Given the national conversation taking place this week, it is worth noting that, borne of the carnage of the Civil War came three great Amendments to our Constitution, that have fundamentally shaped our perception of our rights as Americans ever since. Here is the critically relevant passage from the Fourteenth Amendment:
“No State shall make or enforce any law which shall abridge the privileges or immunities of citizens of the United States; nor shall any State deprive any person of life, liberty, or property, without due process of law; nor deny to any person within its jurisdiction the equal protection of the laws.”
While the cynic in me does despair of the fact that it took our country so long to apply such a common sense reading of the law, I am nonetheless ecstatic that, 46 years after Stonewall, we are finally applying this text to LGBT people.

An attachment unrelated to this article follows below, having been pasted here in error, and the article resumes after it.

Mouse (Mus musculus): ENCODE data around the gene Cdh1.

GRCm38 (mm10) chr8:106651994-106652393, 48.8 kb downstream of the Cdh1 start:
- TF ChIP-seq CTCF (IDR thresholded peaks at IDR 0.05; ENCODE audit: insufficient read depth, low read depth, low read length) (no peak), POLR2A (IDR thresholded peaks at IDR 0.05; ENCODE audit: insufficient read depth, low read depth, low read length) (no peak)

The founding documents to our country invoke “We the people,” and claim “all men are created equal.” The history of our nation can be distilled to one struggle: what exactly is meant by those words?
While many Americans in 1789 believed that these words only applied to white, Christian, straight men, there has been a constant push towards a more inclusive understanding of those words. What we now strive towards is the notion that not just rights, but equality, respect, and dignity must be granted to every human being without condition.
Today, we got one step closer.